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ACT Scores Down, But More Students College-ready

Average scores on the ACT college entrance exam dipped slightly for the high school class of 2008 as the number of students taking the exam jumped by 9 percent compared to last year.

This year’s results, released Wednesday, reveal that more than three in four test-takers will likely need remedial help in at least one subject to succeed in college. But the ACT’s creators said it was good news that average scores held nearly steady even as more students took the exam. That means the total number who’ve earned benchmark scores showing they’re ready for college-level work is rising.

“In terms of the number of students who are ready this year compared to last, we are talking about genuine progress,” said Cyndie Schmeiser, president and COO of the ACT Education Division. “More students are reaching at least a minimum level of readiness for college-credit courses. We’re keeping a lot of kids from having to take remedial level courses. That translates to millions of dollars that are being saved at the state level.”

The average ACT composite score was 21.1 for the class of 2008, compared to 21.2 a year ago, on a scale of 1 to 36.

“We have a more heterogeneous population of test-takers, so we’re including those kids who weren’t considering college or aren’t considering college,” Schmeiser said, explaining the slight decline.

A record 1.42 million or 43 percent of this year’s high school graduates took the ACT. It was the first time a full grade level of students had been required to take the exam in Michigan, which joined Illinois in Colorado as the only states mandating the ACT statewide. Kentucky and Wyoming began administering the test statewide this year for the class of 2009, and a growing number of school districts are requiring all students to take the ACT.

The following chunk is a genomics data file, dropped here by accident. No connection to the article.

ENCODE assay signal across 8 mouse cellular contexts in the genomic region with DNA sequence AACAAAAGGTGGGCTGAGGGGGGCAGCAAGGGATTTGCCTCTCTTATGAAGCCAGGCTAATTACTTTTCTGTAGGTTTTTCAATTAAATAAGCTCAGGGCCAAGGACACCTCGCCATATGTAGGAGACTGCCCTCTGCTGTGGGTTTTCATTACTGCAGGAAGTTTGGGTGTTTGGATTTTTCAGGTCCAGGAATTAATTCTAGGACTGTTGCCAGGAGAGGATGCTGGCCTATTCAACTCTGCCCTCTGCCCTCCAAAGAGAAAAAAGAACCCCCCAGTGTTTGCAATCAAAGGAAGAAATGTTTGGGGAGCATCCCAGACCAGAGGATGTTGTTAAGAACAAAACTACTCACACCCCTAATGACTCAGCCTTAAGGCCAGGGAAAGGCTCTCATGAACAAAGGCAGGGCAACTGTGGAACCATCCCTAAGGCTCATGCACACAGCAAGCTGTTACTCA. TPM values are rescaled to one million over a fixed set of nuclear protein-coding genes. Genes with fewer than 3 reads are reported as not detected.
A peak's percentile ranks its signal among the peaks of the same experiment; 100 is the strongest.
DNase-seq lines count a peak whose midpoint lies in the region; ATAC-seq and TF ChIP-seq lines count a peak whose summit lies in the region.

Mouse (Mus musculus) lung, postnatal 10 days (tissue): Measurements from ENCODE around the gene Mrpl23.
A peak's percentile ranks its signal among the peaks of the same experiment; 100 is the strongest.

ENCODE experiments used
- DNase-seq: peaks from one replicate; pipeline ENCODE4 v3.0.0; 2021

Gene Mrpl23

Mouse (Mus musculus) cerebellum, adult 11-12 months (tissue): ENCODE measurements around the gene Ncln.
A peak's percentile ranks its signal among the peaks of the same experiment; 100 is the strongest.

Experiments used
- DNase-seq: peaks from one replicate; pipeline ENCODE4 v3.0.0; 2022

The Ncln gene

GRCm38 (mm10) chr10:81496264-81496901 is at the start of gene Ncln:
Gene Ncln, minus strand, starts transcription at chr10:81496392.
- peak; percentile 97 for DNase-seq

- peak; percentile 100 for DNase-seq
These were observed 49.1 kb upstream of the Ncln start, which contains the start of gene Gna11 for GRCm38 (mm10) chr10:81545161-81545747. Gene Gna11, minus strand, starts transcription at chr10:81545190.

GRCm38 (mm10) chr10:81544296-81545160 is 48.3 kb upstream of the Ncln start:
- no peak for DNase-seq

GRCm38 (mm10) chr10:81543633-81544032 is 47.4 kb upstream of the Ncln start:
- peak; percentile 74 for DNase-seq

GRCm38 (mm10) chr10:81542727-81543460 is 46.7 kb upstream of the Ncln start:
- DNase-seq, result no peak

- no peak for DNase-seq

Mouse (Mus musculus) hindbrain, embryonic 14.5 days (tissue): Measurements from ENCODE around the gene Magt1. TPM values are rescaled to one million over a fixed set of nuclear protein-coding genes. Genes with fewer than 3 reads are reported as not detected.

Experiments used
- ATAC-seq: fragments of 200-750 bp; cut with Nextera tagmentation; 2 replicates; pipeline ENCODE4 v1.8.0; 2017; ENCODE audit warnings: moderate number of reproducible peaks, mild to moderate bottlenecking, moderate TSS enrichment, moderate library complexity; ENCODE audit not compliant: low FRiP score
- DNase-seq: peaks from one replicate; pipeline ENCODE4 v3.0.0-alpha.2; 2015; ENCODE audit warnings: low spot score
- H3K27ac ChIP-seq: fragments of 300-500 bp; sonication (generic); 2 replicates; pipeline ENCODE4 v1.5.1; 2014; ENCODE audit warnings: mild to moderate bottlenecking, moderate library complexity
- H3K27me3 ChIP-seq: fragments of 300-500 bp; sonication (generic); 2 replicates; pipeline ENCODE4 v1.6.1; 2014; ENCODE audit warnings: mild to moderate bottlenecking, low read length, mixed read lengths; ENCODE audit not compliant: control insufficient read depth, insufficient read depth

Some of the growth is also coming from states like New Jersey and Connecticut, where students have historically taken the SAT exam, but are increasingly taking both tests to try to boost their college application credentials.

That raises questions about whether some high-achieving students are propping up average scores nationally, painting too rosy a picture of how most students are really doing. But ACT officials said they do not think that’s the case. They said about two-thirds of this year’s growth came from states where the ACT is the more popular test.

In those states, the “new” test-takers would tend to be relatively low scorers who might not have been considering college previously, so on balance the growing pool is likely depressing test scores, not inflating them, officials said.

ACT scores continue to show huge gaps remain between the preparation students receive in high school and what they need to succeed in college. Only 22 percent met a benchmark score for college readiness in all four subjects — English, math, reading and science. That’s a one-percentage-point decline from last year.

On three of the subject tests, the proportions earning scores that indicate college readiness were identical to a year ago math (43 percent), reading (53 percent) and science (28 percent). The proportion showing college readiness in English fell one point to 68 percent.

Most colleges accept scores from either the ACT or SAT exams, though they test different material. The ACT is more curriculum-based, while the SAT focuses more on basic skills. SAT results for the class of 2008 are due later this month.

The ACT, an Iowa City, Iowa-based nonprofit, says a major part of the shortfall in college readiness is that students are failing to complete a core curriculum of college-prep courses. Students who take a recommended core sequence of four years of English, and three each of math, science and social studies are significantly more likely to meet benchmarks.

But ACT also maintains the core courses need more rigor. Among 2008 graduates who took the minimum core curriculum in math algebra I and II plus geometry just 14 percent met the math benchmark.

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